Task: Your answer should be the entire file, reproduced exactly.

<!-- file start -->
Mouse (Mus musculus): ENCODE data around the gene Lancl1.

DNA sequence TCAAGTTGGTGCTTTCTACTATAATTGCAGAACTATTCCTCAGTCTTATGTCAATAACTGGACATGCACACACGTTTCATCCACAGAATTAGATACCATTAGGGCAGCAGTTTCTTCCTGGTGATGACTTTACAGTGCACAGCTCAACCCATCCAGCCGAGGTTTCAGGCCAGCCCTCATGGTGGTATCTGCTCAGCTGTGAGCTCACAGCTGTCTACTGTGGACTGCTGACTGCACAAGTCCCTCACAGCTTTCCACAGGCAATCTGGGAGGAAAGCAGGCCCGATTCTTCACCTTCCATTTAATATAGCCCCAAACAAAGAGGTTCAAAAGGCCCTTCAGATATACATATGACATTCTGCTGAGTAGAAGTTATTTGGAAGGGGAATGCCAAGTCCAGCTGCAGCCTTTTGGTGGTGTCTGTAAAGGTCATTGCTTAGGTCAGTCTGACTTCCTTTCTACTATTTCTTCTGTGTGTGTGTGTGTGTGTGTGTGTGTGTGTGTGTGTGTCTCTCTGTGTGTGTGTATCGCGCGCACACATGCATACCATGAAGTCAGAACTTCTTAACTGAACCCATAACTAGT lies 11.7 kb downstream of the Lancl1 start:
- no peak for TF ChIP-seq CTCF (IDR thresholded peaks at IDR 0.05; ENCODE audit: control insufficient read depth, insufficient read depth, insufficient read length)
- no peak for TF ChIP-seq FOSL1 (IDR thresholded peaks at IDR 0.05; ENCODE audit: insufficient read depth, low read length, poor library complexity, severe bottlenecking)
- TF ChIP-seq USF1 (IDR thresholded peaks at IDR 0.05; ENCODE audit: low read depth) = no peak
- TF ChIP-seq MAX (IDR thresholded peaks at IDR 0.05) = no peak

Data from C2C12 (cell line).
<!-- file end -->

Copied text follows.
Mouse (Mus musculus): ENCODE data around the gene Lancl1.

DNA sequence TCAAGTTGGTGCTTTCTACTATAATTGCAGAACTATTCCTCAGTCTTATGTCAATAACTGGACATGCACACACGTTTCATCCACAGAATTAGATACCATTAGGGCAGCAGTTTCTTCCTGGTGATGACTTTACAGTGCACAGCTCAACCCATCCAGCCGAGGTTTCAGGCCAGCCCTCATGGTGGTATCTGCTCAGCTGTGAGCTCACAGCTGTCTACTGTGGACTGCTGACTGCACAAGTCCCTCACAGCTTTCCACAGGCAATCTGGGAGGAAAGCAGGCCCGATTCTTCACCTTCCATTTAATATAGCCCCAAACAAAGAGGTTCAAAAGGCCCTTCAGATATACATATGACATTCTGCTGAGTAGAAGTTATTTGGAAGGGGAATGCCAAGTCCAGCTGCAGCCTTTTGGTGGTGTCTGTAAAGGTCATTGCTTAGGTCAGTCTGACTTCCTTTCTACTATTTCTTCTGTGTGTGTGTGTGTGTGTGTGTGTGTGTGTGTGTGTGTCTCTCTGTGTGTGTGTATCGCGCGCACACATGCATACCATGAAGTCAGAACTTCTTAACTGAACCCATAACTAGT lies 11.7 kb downstream of the Lancl1 start:
- no peak for TF ChIP-seq CTCF (IDR thresholded peaks at IDR 0.05; ENCODE audit: control insufficient read depth, insufficient read depth, insufficient read length)
- no peak for TF ChIP-seq FOSL1 (IDR thresholded peaks at IDR 0.05; ENCODE audit: insufficient read depth, low read length, poor library complexity, severe bottlenecking)
- TF ChIP-seq USF1 (IDR thresholded peaks at IDR 0.05; ENCODE audit: low read depth) = no peak
- TF ChIP-seq MAX (IDR thresholded peaks at IDR 0.05) = no peak

Data from C2C12 (cell line).